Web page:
For many individuals suffering under conditions that are treated with insufficient pharmaceuticals, cannabis has been an effective means for symptomatic relief. Many who suffer from ulcerative colitis have failed to see improvements in their conditions by means of conventional, or pharmaceutical, medication. Fortunately, The Jerusalem Post has reported results that revealed cannabis being linked to reduced pain in ulcerative colitis patients. The post explained that 90% of the patients who suffer from ulcerative colitis “reported decreased stomach pain after using medical cannabis”. In order to better understand this potential, let’s get a better understanding of the condition first.
What Do We Know About Ulcerative Colitis?
Ulcerative colitis is an inflammatory bowel disease (IBD) that can produce inflammation and ulcers (sores) in your digestive tract. This condition affects the innermost lining of your large intestine, or colon, as well as rectum. As with most other conditions, the symptoms of ulcerative colitis symptoms can vary from person to person and depending on the severity of the inflammation. It’s a chronic condition that affects the colon and is similar to Crohn’s disease. To learn more about ulcerative colitis and the symptoms associated with it, check out our condition page here.
Doctors make use of a classification system based on the location of the ulcerative colitis and include the following:
- Ulcerative Proctitis: This is when inflammation is confined to the closest area to the rectum. For this classification, rectal bleeding may be the only indication of ulcerative colitis.
- Proctosigmoiditis: This is when the inflammation involves the rectum and sigmoid colon. For this classification, the signs and symptoms include bloody diarrhea, abdominal cramps, and pain as well as the inability to move the bowels.
- Left-sided Colitis: This is when inflammation extends from the rectum to the sigmoid colon and to the descending colon. For this classification, the signs and symptoms include bloody diarrhea, cramping, and pain on the left side as well as the urgency to defecate.
- Pancolitis: This is when the inflammation affects the entire colon which causes bouts of bloody diarrhea as well as more severe cramps, pain, fatigue as well as significant weight loss.
What Does This New Study Say About Ulcerative Colitis Pain and Cannabis?
An Israeli medical giant, Tikun Olam, conducted a new study in order to understand the benefits of medical cannabis for patients with ulcerative colitis. The study made use of a “double-blind, randomized, placebo-controlled study” which is peer-reviewed and has been published for open access. The study involved doctors at the Meir Medical Center in Kfar Saba. These doctors tested 32 ulcerative colitis patients who have “failed to respond to previously prescribed treatments”.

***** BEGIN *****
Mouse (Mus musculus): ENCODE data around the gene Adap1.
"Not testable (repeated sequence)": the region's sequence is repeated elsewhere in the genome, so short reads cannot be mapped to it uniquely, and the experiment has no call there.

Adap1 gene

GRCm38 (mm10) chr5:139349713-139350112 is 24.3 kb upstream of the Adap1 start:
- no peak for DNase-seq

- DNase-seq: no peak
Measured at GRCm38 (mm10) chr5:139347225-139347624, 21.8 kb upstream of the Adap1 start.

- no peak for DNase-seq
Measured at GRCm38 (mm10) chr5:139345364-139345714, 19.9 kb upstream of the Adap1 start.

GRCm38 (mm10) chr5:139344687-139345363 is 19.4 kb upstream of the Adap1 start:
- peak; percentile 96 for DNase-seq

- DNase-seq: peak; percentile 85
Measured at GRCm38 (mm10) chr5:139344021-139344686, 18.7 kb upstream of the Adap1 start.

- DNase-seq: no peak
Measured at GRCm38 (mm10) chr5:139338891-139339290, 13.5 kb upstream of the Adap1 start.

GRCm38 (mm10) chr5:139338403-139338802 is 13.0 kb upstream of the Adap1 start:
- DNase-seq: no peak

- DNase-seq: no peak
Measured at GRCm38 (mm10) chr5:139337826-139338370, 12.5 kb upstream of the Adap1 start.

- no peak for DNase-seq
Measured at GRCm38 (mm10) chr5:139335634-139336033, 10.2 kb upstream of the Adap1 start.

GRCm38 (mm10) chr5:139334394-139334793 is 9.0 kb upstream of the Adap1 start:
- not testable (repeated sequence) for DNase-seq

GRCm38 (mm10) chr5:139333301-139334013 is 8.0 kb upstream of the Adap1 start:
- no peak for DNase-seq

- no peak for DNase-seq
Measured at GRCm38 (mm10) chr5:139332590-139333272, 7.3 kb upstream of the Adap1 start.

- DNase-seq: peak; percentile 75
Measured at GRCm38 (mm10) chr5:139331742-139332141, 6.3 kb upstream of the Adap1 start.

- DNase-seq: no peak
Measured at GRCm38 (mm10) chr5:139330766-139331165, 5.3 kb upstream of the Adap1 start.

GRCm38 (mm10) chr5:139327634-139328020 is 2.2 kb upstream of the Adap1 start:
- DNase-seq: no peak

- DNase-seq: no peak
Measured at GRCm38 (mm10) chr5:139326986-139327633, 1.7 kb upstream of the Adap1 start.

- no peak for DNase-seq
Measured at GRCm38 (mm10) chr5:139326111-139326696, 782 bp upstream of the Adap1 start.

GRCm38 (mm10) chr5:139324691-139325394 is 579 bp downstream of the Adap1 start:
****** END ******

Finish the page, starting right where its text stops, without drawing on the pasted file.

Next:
The Jerusalem Post explains that the currently prescribed treatments can send the condition into remission for around 50-60% of the patients but the rest do not respond positively. This inflammatory bowel disease became one of the first types of diseases to be approved for cannabis treatment in Israel. The study conducted by Tikun Olam has found that 62% of the “respondents saw an improvement in bowel activity, 54% saw a decrease in disease severity, 27% experienced an increase in life quality when compared to the placebo group”.
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In this study, the participants were unaware of whether they belonged to the control group which received the placebo or whether they belonged to the group receiving the active compounds of cannabis. The control group received cannabis cigarettes, or joints, which did not have any of the active cannabis compounds. While the treatment group received joins which contained one gram of cannabis with a quantity of 16% THC. The medical cannabis being used belonged to Tikun Olam’s signature strain known as Erez.
Erez is an indica-dominant hybrid with a THC range between 15-18%. The strain is said to produce “strong effects intended to relieve severe pain and reduce symptoms linked to neurological disorders” as well as alleviating inflammation and nausea while improving appetite. In the study, the patients who received the Erez strain reported “improved appetite and focus, increased sex drive and a decrease in pain”.
Lihi Bar-Lev Schleider, the head of research and development at Tikun Olam, told The Jerusalem Post that “someone who suffers from a serious case of colitis will often have a spare piece of underwear in their bag”. This is due to the fact that these individuals have several liquid bowel movements in a day and are “often unable to work in professions or go to areas without proper access to bathrooms”.
Individuals with ulcerative colitis have a significantly decreased quality of life as they avoid situations where they would not have immediate access to a bathroom when needed. Schleider continued by stating that “seventeen of the study participants continued using cannabis and reported results to the hospital for an additional year after the study” and that they “found their endoscopic scores to drop dramatically over time”. Unfortunately, the problem is that the yearlong study “doesn’t have a placebo group” and that “it would be unethical to keep someone using a placebo for an entire year while they have a condition like this”.
Despite the problem in assessing the efficacy of cannabis against a controlled group for a year-long period, the study itself resulted in a promise of cannabis as an effective means of providing relief for ulcerative colitis- especially since conventional means of treatments have been so ineffective.
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